A few weeks ago, the student fossil fuel divestment movement saw one of its greatest successes to date. During President Obama’s address on climate change, he gave a shout out to what is now the biggest student movement in decades.
“Convince those in power to reduce our carbon pollution. Push your own communities to adopt smarter practices. Invest. Divest ... Make yourself heard on this issue.”
I watched his speech from a coffee shop with about 30 other young divestment activists, and we all shouted, screamed, and/or fell out of our chairs. This was huge. The president of the United States of America knows that we have started a legitimate, world-changing movement, and he likes it.
Shortly after his speech, some digging was done, and we found out that President Obama was once a divestment activist himself.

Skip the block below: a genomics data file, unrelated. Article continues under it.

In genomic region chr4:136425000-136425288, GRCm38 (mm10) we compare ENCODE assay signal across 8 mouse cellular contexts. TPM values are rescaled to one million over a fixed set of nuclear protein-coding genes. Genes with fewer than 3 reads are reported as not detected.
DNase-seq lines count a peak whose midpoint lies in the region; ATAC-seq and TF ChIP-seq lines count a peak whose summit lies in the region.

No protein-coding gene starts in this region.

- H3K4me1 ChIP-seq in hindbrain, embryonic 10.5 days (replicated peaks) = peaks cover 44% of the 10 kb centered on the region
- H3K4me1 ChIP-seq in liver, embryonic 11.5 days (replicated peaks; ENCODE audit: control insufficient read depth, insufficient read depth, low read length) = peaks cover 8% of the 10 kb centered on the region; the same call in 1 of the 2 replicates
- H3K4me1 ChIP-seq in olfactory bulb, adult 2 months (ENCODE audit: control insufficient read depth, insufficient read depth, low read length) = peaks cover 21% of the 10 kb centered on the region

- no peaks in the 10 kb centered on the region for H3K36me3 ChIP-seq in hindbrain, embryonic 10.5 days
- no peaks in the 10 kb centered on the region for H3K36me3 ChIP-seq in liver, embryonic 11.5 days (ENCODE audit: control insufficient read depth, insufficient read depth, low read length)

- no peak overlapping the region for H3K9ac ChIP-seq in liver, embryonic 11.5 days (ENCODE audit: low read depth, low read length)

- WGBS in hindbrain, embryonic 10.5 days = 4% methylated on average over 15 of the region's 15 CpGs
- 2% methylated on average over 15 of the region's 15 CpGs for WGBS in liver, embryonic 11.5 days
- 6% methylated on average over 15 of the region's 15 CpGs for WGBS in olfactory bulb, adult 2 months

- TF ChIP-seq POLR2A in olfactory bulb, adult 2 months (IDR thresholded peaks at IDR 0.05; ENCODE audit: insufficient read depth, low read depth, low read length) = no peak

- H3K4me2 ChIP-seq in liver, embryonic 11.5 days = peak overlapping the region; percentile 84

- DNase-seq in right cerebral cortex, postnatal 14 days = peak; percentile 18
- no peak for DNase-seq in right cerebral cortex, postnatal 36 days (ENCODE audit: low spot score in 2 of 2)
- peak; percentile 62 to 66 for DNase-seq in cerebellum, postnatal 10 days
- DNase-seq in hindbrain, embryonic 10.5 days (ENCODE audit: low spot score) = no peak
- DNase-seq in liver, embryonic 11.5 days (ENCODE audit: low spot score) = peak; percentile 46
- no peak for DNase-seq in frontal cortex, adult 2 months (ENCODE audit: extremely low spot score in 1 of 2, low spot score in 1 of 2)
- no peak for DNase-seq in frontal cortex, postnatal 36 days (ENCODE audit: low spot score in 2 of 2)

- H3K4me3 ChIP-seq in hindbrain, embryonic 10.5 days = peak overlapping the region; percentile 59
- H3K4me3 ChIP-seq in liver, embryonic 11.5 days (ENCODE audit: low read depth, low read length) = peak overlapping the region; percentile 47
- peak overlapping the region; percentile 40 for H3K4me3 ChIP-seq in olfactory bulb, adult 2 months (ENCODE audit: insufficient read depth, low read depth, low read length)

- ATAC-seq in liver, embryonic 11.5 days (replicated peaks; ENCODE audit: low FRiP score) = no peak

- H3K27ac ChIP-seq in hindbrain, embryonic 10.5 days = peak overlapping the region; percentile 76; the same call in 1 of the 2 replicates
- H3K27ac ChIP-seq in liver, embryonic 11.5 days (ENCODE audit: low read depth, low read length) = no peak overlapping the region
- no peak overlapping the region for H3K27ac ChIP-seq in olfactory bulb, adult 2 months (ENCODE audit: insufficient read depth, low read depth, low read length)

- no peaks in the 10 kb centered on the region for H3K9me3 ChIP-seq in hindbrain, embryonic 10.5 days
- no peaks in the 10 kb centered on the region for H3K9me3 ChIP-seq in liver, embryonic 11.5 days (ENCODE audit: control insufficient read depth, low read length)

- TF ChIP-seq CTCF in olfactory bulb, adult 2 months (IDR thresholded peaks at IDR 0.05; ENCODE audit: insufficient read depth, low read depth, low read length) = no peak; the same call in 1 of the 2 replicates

During his time at Occidental College, the anti-apartheid movement was in full swing. Divestment was a key tactic in the fight for social justice in South Africa. Young Barry spoke at the beginning of a rally, introducing South African activist Tim Ngubeni of the Black Consciousness Movement by saying, “We call this rally today to bring attention to Occidental’s investment in South Africa and Occidental’s lack of investment in multicultural education.” He said that although South Africa’s struggles were “happening an ocean away,” it was “a struggle that touches each and every one of us.” At the end of his speech, two students pretending to be oppressive Afrikaners carried him away. This was Obama's first time taking action for what he believed was right. His work in organizing at Occidental was central to shaping the man that would become our current president.